Port operators Asian Terminals Inc. (ATI) and International Container Terminal Services, Inc. (ICTSI) are asking the Philippine Ports Authority (PPA) to shorten the period for free storage of containers to better control dwell time.
Separately, ICTSI is seeking an adjustment of storage charges for out-of-gauge (OOG) shipments while ATI is proposing to establish a tariff for OOG shipments and arrastre rates for handling empty containers.
ATI wants to cut the allowed free storage period to seven days from 10—with storage starting from date of the Bureau of Customs’ (BOC) Online Release System (OLRS)—before penalties are imposed. The proposal aims to reduce the average dwell time of containers at Manila South Harbor, said ATI assistant vice president for business development Edward Ian Baking at a public hearing on January 24.
Baking said reducing the period before penalties are imposed “will naturally control the dwell time of containers.”
Data from ATI showed that the percentage of cargo owners able to release cargoes within 10 days peaked at 98% in 2016, then fell to 94% in 2019. Cargo owners who withdrew their cargoes within seven days were at 95% in 2016 and at 89% in 2019.
Baking noted that by reducing container dwell time by one day, yard capacity can increase by 200,000 twenty-foot equivalent units (TEU) without having to expand the yard.
ICTSI, on the other hand, is petitioning for the immediate start of the free storage period on the actual day the container is discharged from the carrying vessel, instead of the current rule where the free storage period starts after date of discharge of the last package from the carrying vessel.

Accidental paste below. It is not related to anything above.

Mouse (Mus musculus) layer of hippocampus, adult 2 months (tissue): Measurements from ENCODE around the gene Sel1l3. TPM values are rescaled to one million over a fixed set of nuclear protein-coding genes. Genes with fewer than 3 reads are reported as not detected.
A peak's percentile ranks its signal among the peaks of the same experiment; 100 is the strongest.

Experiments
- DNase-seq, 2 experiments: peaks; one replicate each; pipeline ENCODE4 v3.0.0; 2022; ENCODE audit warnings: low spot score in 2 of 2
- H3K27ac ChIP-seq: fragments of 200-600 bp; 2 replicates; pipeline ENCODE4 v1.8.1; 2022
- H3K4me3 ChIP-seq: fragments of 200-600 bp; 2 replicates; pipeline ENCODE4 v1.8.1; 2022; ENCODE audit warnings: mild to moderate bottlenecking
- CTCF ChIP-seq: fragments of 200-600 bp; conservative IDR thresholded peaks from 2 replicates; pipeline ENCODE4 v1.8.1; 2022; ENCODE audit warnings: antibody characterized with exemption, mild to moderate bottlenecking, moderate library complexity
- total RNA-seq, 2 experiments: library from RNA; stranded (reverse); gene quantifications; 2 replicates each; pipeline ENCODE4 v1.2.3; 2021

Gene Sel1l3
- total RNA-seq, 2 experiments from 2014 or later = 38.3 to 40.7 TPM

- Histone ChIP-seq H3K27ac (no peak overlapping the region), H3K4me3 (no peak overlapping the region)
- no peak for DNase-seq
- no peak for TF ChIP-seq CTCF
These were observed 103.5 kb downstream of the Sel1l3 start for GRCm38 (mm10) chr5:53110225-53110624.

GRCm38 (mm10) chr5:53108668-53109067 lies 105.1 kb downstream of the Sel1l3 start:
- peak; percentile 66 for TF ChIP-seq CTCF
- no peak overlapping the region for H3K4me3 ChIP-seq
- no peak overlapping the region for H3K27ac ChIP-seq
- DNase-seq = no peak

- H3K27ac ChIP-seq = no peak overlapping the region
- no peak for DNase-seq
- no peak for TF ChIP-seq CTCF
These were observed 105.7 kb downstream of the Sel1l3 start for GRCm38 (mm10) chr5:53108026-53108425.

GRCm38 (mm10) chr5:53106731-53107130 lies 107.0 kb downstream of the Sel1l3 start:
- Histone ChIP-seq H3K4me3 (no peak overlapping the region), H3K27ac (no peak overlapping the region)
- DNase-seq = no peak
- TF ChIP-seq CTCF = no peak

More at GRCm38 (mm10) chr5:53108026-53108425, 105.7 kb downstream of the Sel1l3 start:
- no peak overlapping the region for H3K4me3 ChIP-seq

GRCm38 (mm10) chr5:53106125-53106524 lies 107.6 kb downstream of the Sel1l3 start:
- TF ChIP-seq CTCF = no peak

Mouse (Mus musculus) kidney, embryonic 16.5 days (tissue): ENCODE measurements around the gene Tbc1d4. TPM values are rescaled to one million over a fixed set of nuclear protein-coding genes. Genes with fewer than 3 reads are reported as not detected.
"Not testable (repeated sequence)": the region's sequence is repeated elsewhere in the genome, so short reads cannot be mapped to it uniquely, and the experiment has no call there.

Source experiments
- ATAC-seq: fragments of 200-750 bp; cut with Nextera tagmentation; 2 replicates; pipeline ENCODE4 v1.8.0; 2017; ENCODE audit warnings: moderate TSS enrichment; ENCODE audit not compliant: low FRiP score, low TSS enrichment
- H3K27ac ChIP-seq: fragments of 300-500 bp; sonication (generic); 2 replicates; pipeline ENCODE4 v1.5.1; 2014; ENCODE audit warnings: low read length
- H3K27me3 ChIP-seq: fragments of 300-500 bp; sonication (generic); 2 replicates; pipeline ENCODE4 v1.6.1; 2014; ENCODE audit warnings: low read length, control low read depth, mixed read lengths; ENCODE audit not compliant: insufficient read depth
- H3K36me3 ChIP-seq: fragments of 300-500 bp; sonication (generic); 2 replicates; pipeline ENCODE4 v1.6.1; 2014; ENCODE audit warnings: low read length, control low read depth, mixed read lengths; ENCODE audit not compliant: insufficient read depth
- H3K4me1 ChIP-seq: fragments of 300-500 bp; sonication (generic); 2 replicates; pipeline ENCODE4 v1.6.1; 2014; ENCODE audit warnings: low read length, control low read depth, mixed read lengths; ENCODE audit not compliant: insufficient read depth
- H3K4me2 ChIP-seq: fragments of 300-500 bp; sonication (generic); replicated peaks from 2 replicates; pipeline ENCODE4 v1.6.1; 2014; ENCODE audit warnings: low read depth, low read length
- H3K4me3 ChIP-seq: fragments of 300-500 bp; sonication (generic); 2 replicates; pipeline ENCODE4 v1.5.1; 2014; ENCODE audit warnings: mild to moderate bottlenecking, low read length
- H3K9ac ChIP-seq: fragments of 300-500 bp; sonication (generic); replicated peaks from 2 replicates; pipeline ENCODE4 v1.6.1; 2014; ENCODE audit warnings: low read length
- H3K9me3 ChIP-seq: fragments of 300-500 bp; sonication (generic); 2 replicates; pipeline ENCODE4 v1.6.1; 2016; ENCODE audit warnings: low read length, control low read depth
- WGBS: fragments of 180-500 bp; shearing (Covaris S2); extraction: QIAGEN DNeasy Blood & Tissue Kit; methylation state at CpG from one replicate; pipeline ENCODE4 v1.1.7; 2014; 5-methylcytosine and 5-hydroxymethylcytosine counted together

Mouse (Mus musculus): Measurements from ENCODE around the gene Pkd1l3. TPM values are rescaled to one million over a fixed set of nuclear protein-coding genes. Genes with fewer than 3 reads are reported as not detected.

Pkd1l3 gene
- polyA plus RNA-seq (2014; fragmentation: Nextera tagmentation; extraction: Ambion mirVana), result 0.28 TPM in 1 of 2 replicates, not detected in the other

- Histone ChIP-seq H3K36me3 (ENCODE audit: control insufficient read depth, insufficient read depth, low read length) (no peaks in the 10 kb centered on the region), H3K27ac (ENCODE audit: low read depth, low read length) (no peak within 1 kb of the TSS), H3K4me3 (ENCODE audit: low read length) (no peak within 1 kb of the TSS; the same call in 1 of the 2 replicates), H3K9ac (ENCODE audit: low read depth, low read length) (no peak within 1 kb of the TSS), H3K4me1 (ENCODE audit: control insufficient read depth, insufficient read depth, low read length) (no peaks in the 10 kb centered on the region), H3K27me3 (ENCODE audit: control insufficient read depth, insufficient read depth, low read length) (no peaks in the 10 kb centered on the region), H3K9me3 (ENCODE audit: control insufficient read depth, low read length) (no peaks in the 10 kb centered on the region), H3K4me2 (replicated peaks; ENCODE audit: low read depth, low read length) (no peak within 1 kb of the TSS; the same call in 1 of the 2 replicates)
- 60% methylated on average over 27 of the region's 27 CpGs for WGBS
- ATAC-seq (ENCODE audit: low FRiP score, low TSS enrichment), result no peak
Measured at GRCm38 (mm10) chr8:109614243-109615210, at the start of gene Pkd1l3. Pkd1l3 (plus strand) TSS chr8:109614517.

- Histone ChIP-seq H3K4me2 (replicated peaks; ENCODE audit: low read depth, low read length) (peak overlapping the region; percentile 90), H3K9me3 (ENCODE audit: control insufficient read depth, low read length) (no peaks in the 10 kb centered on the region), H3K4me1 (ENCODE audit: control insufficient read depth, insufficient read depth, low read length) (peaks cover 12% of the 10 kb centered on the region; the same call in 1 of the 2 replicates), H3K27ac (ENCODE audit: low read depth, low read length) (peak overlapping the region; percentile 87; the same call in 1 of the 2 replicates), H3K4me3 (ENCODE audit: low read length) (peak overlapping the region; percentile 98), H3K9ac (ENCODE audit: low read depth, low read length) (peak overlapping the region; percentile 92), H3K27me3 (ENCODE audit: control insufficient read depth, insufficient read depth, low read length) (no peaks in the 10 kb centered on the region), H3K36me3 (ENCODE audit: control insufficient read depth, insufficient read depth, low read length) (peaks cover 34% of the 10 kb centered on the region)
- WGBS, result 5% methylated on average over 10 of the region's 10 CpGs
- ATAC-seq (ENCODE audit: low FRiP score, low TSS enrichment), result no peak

ICTSI is also requesting that the reckoning time of the storage day start from the actual time the container is discharged from the carrying vessel, instead of the current policy of reckoning time of storage day starting from 7:01 a.m. up to 7:00 a.m. of the next day.
Manila International Container Terminal (MICT) management services and government affairs director Voltaire Wycoco, at the same public hearing, said ICTSI’s proposal seeks to reduce the effect of container dwell time on capacity and prevent high yard utilization at MICT, which will result in increased productivity, more efficient use of resources, and faster landside delivery.
“As much as we’d like to maintain five days [of] container dwell time to achieve our goals, policies make it that it’s not possible,” Wycoco noted.
He explained that the current policy of reckoning the period of free storage gives some containers an additional one or even two days of free storage. Wycoco said that more than 90% of ships calling MICT carry around 1,000 containers, and discharging all may take one or two days; thus, some containers “get to stay as much as seven days for free inside MICT.”
Wycoco said implementing ICTSI’s proposal is easily implementable because MICT’s terminal operating system’s record of actual container arrival time and information on container status are readily available.
He said the proposal will likewise help distribute deliveries over a 24-hour period, alleviating today’s scenario of trucks bunching at 6:00 a.m. to 7:00 a.m., which is the time of storage expiry.
At the same time, ICTSI is proposing to adjust storage charges for OOG shipments to bring their dwell times to more manageable levels. An OOG shipment is any cargo that cannot be loaded into six-sided shipping containers for being too large.
Wycoco noted that OOGs’ dwell times have increased from 10 days in 2017 to 14 days in 2019.
ATI’s Baking also noted that dwell times of OOG shipments are longer than containerized cargoes, averaging at 10 days as compared to seven days for containers. The volume of OOG shipments handled at Manila South Harbor has also increased by an average of 27% since 2006, presenting “certain complexities” to the terminal’s operations.
Handling of OOG shipments affects operations on both the ship side and yard side, as unloading an OOG shipment takes longer than a container. OOG cargoes also occupy more yard space as they cannot be stacked like containers.
ATI is thus petitioning for a specific tariff for handling OOG shipments, to be computed as six times the applicable stevedoring, arrastre, and storage tariff rates of containers.
In addition, the Manila South Harbor operator is proposing the application of an arrastre tariff for handling empty containers, volumes of which have increased over the past years. Baking said there is tariff on empty containers, but this is limited to stevedoring, even when the port provides other services such as handling and trucking. – Roumina Pablo